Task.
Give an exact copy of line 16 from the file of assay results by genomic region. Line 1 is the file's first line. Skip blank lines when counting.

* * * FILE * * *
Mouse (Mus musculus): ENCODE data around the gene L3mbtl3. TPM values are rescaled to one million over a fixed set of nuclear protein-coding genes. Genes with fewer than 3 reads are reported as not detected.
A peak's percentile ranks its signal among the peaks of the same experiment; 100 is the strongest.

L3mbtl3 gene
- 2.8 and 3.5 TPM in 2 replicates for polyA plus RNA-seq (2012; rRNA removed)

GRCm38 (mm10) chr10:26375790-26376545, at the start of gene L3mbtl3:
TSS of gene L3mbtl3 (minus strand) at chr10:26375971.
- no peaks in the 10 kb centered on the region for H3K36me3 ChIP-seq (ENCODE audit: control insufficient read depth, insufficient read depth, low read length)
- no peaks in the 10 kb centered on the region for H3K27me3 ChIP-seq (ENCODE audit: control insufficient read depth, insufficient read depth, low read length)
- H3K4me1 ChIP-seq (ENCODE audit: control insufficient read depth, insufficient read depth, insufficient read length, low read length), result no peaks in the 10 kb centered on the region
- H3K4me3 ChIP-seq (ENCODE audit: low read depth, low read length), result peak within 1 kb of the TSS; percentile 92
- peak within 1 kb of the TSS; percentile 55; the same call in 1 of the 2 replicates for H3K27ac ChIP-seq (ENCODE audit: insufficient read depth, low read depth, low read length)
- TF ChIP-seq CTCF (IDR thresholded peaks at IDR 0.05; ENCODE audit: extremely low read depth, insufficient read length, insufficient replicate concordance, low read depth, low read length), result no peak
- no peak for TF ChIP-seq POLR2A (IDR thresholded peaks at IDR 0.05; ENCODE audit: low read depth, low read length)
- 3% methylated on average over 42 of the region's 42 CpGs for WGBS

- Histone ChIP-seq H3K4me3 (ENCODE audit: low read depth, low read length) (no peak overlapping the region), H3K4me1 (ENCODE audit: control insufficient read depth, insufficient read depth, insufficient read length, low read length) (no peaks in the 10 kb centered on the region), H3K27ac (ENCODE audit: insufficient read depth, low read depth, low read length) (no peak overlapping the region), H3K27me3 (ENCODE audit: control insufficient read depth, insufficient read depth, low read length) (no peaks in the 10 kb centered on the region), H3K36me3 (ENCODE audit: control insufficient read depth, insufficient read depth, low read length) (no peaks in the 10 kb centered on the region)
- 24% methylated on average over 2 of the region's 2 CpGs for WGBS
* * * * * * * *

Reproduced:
- 24% methylated on average over 2 of the region's 2 CpGs for WGBS